Everything dies, including information
Everything dies: people, machines, civilizations. Perhaps we can find some solace in knowing that all the meaningful things we’ve learned along the way will survive. But even knowledge has a life span. Documents fade. Art goes missing. Entire libraries and collections can face quick and unexpected destruction.
Surely, we’re at a stage technologically where we might devise ways to make knowledge available and accessible forever. After all, the density of data storage is already incomprehensibly high. In the ever-growing museum of the internet, one can move smoothly from images from the James Webb Space Telescope through diagrams explaining Pythagoras’s philosophy on the music of the spheres to a YouTube tutorial on blues guitar soloing. What more could you want?
Quite a bit, according to the experts. For one thing, what we think is permanent isn’t. Digital storage systems can become unreadable in as little as three to five years. Librarians and archivists race to copy things over to newer formats. But entropy is always there, waiting in the wings. “Our professions and our people often try to extend the normal life span as far as possible through a variety of techniques, but it’s still holding back the tide,” says Joseph Janes, an associate professor at the University of Washington Information School.
To complicate matters, archivists are now grappling with an unprecedented deluge of information. In the past, materials were scarce and storage space limited. “Now we have the opposite problem,” Janes says. “Everything is being recorded all the time.”
In principle, that could right a historic wrong. For centuries, countless people didn’t have the right culture, gender, or socioeconomic class for their knowledge or work to be discovered, valued, or preserved. But the massive scale of the digital world now presents a unique challenge. According to an estimate last year from the market research firm IDC, the amount of data that companies, governments, and individuals create in the next few years will be twice the total of all the digital data generated previously since the start of the computing age.
Entire schools within some universities are laboring to find better approaches to saving the data under their umbrella. The Data and Service Center for Humanities at the University of Basel, for example, has been developing a software platform called Knora to not just archive the many types of data from humanities work but ensure that people in the future can read and use them. And yet the process is fraught.
“We can’t save everything … but that’s no reason to not do what we can.”
“You make educated guesses and hope for the best, but there are data sets that are lost because nobody knew they’d be useful,” says Andrea Ogier, assistant dean and director of data services at the University Libraries of Virginia Tech.
There are never enough people or money to do all the necessary work—and formats are changing and multiplying all the time. “How do we best allocate resources to preserve things? Because budgets are only so large,” Janes says. “In some cases, that means stuff gets saved or stored but just sits there, uncatalogued and unprocessed, and thus next to impossible to find or access.” In some cases, archivists ultimately turn away new collections.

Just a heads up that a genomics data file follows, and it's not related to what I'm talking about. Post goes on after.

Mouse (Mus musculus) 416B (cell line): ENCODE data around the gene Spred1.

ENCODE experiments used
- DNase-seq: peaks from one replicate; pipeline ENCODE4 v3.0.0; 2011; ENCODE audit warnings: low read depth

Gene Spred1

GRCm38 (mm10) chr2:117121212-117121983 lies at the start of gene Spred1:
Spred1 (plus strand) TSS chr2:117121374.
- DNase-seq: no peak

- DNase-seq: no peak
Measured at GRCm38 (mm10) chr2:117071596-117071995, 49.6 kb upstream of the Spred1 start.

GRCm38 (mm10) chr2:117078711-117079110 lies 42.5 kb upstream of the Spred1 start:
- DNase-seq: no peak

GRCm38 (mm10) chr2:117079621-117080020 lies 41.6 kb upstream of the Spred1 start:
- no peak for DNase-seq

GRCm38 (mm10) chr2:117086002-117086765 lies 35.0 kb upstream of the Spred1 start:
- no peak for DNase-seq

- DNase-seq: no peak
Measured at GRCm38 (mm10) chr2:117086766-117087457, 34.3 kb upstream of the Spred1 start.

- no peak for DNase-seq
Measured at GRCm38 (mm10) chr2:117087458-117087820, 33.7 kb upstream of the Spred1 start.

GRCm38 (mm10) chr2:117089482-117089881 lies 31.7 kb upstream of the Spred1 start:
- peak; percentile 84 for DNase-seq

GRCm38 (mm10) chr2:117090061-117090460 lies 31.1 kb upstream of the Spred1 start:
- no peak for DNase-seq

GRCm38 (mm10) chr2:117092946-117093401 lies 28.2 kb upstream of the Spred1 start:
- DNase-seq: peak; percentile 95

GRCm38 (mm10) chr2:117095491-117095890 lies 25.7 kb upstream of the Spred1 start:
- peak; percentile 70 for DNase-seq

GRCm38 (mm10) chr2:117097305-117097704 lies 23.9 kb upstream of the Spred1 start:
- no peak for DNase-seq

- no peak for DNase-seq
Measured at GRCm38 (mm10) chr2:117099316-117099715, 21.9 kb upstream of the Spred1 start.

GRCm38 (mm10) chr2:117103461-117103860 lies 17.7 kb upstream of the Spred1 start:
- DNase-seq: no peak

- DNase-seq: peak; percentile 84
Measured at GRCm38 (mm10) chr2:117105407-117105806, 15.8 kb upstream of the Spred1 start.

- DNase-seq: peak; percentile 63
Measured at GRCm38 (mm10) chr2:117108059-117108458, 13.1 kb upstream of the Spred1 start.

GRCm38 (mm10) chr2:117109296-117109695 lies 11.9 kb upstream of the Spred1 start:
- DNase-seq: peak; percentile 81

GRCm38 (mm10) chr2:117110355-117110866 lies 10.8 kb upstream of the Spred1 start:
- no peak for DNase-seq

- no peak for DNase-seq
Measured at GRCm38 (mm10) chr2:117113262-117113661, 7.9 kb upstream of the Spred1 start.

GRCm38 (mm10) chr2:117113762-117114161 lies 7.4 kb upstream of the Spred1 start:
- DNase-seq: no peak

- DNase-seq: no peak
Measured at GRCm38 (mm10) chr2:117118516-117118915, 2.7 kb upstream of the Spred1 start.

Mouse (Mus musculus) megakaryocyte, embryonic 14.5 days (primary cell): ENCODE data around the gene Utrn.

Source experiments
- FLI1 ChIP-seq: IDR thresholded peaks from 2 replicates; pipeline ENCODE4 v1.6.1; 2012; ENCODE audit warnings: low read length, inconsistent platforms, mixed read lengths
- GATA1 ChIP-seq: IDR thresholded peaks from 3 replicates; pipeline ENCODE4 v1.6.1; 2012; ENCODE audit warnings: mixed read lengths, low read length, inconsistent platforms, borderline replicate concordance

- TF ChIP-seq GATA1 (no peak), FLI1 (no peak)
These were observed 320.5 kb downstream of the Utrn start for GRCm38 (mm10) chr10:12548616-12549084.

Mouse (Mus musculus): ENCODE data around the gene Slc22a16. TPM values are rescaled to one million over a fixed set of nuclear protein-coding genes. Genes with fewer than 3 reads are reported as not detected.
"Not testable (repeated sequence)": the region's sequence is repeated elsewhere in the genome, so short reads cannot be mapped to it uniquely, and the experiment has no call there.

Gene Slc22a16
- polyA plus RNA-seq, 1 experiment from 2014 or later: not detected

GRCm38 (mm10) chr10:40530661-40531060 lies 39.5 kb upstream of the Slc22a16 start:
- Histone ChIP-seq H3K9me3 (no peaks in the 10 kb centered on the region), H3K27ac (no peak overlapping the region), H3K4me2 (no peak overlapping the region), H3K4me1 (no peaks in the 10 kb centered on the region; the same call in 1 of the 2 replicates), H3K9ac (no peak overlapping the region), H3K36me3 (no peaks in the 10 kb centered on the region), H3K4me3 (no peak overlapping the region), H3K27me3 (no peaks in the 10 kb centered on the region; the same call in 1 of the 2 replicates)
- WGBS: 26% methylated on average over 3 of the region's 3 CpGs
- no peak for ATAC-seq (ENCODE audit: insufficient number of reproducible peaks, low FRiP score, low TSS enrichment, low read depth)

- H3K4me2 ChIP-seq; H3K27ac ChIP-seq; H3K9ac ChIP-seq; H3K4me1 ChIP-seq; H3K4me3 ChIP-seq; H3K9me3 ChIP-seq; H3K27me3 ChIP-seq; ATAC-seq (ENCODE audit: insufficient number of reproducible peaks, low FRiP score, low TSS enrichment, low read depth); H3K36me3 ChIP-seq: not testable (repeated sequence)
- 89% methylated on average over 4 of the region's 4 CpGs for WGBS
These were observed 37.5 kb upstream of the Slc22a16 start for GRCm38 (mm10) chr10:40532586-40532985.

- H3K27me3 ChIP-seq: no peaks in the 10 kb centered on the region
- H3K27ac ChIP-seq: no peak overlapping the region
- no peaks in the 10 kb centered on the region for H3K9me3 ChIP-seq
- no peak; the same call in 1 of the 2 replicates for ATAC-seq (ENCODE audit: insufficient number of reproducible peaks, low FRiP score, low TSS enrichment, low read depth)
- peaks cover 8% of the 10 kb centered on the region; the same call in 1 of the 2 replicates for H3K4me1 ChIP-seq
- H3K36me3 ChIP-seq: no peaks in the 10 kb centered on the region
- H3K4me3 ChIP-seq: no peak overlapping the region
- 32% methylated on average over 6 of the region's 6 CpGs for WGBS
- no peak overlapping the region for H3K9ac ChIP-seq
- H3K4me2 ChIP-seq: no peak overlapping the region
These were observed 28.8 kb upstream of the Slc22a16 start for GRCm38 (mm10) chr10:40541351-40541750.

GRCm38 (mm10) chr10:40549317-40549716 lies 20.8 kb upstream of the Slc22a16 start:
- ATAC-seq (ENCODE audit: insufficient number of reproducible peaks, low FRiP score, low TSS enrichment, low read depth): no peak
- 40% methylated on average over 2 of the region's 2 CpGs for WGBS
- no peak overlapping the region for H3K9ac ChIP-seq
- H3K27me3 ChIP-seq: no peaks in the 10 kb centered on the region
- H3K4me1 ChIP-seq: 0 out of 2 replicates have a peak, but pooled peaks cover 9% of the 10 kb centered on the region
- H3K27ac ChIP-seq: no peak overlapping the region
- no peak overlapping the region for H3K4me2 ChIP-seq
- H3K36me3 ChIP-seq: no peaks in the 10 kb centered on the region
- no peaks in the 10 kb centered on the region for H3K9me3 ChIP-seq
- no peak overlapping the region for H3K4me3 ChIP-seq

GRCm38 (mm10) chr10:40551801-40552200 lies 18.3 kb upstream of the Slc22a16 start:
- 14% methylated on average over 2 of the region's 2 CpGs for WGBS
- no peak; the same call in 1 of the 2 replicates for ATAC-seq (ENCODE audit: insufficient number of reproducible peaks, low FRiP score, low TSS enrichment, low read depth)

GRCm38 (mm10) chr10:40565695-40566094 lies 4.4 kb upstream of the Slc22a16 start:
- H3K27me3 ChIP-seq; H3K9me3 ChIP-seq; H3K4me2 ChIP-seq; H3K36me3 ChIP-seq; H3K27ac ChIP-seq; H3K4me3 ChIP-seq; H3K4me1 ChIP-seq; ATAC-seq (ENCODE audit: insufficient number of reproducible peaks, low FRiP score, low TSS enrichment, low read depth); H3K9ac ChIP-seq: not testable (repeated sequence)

The formats used to store data are themselves impermanent. NASA socked away 170 or so tapes of data on lunar dust, collected during the Apollo era. When researchers set out to use the tapes in the mid-2000s, they couldn’t find anyone with the 1960s-era IBM 729 Mark 5 machine needed to read them. With help, the team ultimately tracked down one in rough shape at the warehouse of the Australian Computer Museum. Volunteers helped refurbish the machine.
Software also has a shelf life. Ogier recalls trying to examine an old Quattro Pro spreadsheet file only to find there was no readily available software that could read it.
There have been attempts to future-proof programs. One project that got a lot of fanfare in 2015 is the Open Library of Images for Virtualized Execution (Olive) archive, which runs old software like Chaste 3.1, a 2013 biology and physiology research program, and the 1990 Mac version of the computer game The Oregon Trail on a set of virtual machines. The project is still active, says Mahadev Satyanarayanan, a professor of computer science at Carnegie Mellon University. But there have been challenges in expanding Olive’s offerings, he says: even unused software has to be licensed from the companies that own it, and there is often no easy way to enter new data into the archive’s research applications.
Other efforts to help advance the longevity of knowledge have also had mixed results. The Internet Archive, home of the Wayback Machine, has a large collection of digitized materials, including software, music, and videos; as of the summer of 2022 it was fighting a copyright infringement lawsuit brought by multiple publishers.
On the more hopeful side, the Text Encoding Initiative has maintained international standards for encoding machine-readable texts since the 1990s. A decade ago, the US Office of Science and Technology Policy stipulated that applications for federally supported research have to provide a data management plan so the data can be used by researchers or the public in the future. “We’re getting to the point where almost every grant-funded research project has to put its data somewhere,” Ogier says. But there are no overarching requirements about who must store the data or how long it must be saved.
Unavoidably, ideas, knowledge, and human creations will continue to be lost. “We can’t save everything. We can’t provide access to everything. We can’t retrieve everything,” Ogier says. “But that’s no reason to not do what we can.”
Erik Sherman is a freelance journalist based in Ashfield, Mass.